Sales of drugs via social networks are increasing (VIDEO)

Although social media platforms like Snapchat have safeguards in place, drug dealers often change tactics quickly, making them difficult to detect.

For years, online drug sales have been largely associated with the dark web and marketplaces like Silk Road. But as law enforcement clamped down on access to these hard-to-find markets, federal agencies like the DEA and other experts say it spawned a new reality for the drug trade: Anyone with a smartphone and access to social networks can easily buy dangerous drugs.

Major platforms like Meta and Snapchat have policies in place to crack down on sales of non-medical drugs, especially opioids which may contain lethal amounts of fentanyl or other dangerous substances. These companies claim they can sweep up a lot of these offenders with robust proactive detection tools, as well as human user reports.

Of the nearly 13 million pieces of content and accounts reported or detected by Snapchat in the second half of 2021, more than 800,000 of them were drug-related.

In the first quarter of this year, Meta said it took some kind of action – be it suspension, account removal or post removal – against 3.3 million drug content on Facebook and 1.8 million on Instagram.

But the number of offensive messages they can detect at any given time varies wildly. For example, in the last three months of 2019, Facebook removed 8.8 million drug-related content, but by spring 2020 that number had dropped to 1.7 million.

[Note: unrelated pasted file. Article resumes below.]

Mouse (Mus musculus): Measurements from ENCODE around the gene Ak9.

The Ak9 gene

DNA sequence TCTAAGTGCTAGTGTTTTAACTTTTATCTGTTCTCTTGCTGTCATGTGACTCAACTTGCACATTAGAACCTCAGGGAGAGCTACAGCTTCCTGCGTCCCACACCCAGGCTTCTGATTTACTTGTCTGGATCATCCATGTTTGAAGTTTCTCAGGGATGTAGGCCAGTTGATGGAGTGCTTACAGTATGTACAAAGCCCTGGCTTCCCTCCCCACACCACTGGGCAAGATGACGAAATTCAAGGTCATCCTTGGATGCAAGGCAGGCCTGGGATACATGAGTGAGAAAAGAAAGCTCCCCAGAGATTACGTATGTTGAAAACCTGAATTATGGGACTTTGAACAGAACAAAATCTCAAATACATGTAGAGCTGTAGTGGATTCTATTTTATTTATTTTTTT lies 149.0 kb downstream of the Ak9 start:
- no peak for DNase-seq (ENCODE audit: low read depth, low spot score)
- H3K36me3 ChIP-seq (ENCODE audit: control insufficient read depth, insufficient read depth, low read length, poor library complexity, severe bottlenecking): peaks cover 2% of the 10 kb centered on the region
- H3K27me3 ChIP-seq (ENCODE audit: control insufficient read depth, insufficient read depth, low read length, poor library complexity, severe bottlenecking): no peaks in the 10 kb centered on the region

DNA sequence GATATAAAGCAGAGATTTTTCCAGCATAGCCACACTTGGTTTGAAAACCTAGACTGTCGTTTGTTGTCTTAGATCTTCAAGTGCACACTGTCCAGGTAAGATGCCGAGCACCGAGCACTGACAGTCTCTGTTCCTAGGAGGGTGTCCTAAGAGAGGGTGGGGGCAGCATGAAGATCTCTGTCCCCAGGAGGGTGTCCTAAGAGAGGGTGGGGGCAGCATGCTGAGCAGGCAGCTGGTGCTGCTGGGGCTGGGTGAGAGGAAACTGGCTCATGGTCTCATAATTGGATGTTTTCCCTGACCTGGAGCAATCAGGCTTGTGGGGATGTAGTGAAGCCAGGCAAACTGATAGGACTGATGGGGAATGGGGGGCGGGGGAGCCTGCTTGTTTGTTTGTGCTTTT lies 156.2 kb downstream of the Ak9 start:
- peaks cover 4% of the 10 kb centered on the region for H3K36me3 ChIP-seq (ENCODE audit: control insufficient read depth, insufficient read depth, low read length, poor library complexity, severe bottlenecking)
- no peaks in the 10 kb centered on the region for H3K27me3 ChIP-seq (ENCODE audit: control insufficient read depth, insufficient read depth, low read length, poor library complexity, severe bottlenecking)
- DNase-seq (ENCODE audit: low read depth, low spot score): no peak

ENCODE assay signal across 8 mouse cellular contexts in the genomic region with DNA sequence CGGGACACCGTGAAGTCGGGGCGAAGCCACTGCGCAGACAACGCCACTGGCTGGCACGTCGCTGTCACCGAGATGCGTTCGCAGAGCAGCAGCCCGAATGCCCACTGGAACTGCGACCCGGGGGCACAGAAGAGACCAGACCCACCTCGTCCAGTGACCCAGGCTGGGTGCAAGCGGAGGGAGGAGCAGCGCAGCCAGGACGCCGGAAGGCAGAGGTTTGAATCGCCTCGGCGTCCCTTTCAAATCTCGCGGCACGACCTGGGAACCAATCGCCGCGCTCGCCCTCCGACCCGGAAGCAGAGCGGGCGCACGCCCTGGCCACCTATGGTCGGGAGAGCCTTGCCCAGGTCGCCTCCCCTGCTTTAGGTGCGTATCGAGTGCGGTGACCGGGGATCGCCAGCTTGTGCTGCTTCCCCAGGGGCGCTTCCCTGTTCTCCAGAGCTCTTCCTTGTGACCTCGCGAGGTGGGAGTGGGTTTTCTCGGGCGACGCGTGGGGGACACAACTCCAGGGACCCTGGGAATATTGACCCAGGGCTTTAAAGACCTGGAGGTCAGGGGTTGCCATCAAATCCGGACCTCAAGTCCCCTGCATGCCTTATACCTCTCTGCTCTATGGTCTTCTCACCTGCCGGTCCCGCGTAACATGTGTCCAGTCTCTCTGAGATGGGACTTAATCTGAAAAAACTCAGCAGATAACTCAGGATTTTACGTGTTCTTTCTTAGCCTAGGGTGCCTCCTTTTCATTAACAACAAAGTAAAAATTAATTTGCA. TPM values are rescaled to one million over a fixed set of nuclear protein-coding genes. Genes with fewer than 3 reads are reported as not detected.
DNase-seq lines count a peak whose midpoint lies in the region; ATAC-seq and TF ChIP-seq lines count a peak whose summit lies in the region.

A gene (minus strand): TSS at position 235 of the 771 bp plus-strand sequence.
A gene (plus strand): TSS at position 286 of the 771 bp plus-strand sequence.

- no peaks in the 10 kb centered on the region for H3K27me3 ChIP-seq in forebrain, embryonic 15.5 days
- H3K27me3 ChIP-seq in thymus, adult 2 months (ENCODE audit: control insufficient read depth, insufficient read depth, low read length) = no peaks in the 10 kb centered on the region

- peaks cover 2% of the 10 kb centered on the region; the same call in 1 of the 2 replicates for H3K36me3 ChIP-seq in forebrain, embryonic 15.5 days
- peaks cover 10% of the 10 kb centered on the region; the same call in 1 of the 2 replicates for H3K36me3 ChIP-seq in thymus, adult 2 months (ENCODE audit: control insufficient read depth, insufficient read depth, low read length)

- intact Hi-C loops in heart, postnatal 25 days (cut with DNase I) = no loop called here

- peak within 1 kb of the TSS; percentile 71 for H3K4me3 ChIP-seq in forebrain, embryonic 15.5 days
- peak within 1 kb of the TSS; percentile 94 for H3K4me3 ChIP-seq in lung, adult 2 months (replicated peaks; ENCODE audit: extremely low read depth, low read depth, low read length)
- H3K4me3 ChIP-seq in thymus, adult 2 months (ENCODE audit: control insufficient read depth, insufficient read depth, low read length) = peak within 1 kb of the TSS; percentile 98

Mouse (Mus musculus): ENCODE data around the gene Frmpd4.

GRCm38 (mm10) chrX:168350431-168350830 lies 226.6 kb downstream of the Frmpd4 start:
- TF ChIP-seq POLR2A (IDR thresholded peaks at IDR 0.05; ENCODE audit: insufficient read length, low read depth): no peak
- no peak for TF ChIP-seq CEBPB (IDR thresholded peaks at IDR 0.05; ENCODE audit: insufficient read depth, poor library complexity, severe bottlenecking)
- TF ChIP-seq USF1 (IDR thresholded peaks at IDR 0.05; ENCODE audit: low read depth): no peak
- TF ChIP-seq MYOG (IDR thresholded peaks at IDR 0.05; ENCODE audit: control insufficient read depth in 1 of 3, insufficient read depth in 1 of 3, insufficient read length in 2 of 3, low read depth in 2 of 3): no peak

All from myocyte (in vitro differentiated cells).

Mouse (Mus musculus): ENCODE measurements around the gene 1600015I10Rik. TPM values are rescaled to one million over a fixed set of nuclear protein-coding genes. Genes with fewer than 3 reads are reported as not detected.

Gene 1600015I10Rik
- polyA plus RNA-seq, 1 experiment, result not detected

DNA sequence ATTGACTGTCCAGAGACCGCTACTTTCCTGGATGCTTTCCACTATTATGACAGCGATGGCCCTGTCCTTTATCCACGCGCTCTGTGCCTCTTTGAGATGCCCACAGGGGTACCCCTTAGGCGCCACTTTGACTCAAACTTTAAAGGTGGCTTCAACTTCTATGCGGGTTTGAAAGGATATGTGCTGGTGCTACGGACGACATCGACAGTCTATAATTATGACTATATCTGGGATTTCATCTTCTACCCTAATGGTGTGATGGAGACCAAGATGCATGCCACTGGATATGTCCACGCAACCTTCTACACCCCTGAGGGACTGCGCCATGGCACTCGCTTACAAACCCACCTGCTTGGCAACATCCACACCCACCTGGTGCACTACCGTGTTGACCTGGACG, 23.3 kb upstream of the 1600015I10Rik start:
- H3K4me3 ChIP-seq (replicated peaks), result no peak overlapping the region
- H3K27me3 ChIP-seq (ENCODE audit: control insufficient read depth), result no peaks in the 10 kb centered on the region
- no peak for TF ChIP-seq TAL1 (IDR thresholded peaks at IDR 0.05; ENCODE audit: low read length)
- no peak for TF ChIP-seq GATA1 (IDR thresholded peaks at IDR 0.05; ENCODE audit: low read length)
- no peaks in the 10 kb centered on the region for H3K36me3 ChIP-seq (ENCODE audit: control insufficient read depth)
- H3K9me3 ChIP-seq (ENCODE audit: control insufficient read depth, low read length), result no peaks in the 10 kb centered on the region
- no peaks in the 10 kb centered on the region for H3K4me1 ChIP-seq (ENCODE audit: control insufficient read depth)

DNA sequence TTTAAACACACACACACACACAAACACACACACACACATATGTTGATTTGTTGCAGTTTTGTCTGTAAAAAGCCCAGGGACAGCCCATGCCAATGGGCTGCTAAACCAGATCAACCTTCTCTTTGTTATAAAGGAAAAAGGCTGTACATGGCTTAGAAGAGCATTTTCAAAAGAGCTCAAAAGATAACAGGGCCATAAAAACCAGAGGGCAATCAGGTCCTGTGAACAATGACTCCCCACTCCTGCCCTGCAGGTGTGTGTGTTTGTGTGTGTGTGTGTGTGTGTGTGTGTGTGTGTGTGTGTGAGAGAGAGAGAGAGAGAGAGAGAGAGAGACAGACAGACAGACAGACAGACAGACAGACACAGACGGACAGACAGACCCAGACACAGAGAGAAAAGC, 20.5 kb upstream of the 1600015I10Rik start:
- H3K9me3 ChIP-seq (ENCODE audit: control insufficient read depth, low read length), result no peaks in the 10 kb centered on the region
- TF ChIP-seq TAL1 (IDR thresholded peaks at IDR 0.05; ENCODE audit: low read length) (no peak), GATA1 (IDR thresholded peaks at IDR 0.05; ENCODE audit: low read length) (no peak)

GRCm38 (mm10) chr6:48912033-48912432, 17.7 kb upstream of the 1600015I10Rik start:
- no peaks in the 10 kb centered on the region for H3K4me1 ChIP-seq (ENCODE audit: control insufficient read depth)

“Drug sellers will change their tactics depending on content moderation, but if the worst-case scenario for you as an online drug seller is that your post gets deleted, you only put one back – even this isn’t really a deterrent,” said Tim Mackey, associate assistant professor in the global health program at the University of California, San Diego.

Mackey, who helped create a startup that uses artificial intelligence to find and track drug sales online, noted that this market is difficult to track because it’s mercurial. Sometimes the initial contact between a buyer and a reseller may take place on a platform like Instagram and then move to an encrypted, hard-to-detect chat service like Telegram. Other users can find these drugs through simple internet searches.

“In order to really understand this market, you need to track this market all the time,” Mackey said. “So the code words, the keywords, all of those things change and are dynamic. It used to be, you know, you could see a post on Twitter that was often drugged and had a picture of it, and now that’s it the path to very specific communities creating their own lists of emojis with their own menus of drugs that represent different things.There is no universal standard for these code words.

Overall, Mackey said this has led to further consumerization of the market, and as part of the broader drug ecosystem, it’s getting worse and not better.

“Before, these drug sellers were single-platform; now they’re cross-platform marketers,” Mackey said. “Not only are they selling drugs or offering to sell drugs, but there’s like reviews from drug dealers, or there’s evidence that they’ve shipped something, for example. And in our understanding of this market, looking at it over the last decade, it actually looks like it’s getting more and more competitive to be an online drug dealer.”

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